Executive Director Yesim Sayin Taylor was interviewed for a December 18, 2018 article in the Washington Post about Metro ridership:
David Alpert, founder and president of the civic group Greater Greater Washington, said the fare increases also hurt those who have to take a combination of a bus and a train to work. Because Metro didn’t increase its 50-cent discount on transferring from one mode to another, those making transfers end up paying higher fares on each leg of their trip.
An internal Metro staff report laying out ideas for increasing ridership earlier this year also noted that fares disproportionately affect lower-income workers because they are less likely to get transportation subsidies through work. While 66 percent of the highest-income Metrorail riders get subsidies, only 10 percent of the lowest-income riders do, said the report, which estimated that subsidizing fares for low-income people would mean 20,000 to 35,000 more trips for the system annually.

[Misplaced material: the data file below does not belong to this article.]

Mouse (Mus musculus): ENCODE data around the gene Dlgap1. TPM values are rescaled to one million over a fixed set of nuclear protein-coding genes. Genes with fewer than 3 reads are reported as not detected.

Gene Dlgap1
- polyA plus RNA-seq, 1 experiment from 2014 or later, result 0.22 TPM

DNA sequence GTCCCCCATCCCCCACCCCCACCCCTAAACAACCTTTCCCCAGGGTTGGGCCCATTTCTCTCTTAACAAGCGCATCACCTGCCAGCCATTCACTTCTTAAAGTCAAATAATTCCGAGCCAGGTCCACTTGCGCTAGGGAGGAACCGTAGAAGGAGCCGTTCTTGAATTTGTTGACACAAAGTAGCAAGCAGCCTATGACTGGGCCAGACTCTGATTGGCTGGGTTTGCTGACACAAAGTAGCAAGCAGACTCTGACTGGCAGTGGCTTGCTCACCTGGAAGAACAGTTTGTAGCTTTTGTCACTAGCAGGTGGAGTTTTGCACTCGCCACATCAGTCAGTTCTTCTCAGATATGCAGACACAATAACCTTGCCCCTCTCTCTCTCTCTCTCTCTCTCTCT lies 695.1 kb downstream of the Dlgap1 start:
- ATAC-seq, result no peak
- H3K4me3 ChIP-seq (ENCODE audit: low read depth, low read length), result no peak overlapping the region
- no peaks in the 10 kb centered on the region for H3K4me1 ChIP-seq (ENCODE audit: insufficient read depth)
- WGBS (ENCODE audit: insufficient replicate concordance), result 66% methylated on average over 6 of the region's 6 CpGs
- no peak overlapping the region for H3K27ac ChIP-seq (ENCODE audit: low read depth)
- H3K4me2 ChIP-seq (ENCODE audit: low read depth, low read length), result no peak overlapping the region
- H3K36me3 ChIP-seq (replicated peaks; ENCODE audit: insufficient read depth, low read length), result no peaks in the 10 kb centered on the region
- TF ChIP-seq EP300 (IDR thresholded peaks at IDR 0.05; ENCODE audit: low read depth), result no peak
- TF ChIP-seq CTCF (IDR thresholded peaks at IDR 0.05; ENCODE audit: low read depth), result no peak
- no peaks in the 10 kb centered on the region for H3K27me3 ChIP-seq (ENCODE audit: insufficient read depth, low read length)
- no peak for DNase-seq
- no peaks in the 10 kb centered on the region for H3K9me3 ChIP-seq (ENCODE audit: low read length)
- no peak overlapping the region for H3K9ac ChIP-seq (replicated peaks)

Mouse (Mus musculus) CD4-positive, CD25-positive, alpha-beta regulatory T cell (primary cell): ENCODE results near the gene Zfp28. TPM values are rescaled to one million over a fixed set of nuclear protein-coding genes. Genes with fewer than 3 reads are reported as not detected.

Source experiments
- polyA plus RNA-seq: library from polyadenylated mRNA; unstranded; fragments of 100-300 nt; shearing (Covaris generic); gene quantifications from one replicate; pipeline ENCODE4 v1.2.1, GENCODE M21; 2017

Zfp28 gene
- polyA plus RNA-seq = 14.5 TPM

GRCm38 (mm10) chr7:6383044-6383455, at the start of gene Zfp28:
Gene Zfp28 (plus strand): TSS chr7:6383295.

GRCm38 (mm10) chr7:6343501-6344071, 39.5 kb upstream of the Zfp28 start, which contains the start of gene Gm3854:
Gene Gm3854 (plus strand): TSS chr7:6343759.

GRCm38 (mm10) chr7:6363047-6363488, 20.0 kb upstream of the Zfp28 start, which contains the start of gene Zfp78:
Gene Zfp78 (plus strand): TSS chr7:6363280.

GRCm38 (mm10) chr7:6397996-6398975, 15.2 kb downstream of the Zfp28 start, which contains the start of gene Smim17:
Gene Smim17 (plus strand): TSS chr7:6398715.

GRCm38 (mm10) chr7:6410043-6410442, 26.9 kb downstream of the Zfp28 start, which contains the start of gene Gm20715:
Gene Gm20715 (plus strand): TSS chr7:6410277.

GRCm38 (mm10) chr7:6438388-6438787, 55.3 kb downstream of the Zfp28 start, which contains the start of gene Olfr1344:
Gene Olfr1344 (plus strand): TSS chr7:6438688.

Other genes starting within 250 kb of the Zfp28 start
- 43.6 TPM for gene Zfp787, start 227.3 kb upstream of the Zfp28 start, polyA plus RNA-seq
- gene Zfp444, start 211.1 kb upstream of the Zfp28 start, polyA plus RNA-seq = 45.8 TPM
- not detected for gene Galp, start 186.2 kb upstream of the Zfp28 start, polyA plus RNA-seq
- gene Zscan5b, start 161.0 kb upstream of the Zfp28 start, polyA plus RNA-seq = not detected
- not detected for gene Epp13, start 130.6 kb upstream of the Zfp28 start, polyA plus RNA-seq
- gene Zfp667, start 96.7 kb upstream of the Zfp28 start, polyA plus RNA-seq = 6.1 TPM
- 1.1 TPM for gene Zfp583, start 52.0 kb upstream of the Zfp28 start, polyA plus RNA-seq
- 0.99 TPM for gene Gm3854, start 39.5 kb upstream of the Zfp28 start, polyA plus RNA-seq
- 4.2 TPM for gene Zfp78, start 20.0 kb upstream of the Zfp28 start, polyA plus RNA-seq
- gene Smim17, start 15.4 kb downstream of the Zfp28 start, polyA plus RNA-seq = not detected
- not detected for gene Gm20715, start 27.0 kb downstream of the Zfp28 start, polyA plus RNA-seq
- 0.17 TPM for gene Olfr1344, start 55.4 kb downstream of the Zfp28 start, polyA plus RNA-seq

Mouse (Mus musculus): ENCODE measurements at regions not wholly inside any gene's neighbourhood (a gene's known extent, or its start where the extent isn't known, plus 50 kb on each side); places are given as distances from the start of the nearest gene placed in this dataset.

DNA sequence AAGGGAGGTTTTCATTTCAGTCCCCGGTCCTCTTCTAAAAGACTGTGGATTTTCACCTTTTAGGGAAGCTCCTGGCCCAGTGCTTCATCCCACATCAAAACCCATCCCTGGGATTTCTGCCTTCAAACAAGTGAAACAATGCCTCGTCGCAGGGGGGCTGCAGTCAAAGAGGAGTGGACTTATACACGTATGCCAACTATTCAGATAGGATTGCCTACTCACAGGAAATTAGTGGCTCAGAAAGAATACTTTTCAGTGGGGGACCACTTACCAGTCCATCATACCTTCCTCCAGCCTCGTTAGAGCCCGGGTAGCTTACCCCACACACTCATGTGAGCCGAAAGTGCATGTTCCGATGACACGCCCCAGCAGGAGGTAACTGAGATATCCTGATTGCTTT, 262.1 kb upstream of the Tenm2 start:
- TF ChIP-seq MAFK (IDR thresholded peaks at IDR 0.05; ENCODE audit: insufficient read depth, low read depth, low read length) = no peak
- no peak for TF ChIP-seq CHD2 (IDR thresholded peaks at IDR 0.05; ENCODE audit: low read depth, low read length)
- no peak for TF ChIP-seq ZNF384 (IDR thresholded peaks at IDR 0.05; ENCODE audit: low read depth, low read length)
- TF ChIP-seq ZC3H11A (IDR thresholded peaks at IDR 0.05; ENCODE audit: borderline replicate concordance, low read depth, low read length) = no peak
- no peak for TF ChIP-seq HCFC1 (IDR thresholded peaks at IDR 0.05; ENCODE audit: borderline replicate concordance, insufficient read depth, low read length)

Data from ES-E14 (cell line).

Also hurting lower-income workers is that gentrification has pushed them further from areas close to train stations and bus routes, said Yesim Sayin Taylor, executive director of the D.C. Policy Center.
Indeed, a 2015 census report found that those making $25,000 to $49,999 had made up 29 percent of the workers living within a half-mile of a rail station in Washington between 2006 and 2009. But as housing prices have increased, the percentage of people making that much around rail dropped to 22 percent, between 2011 and 2013.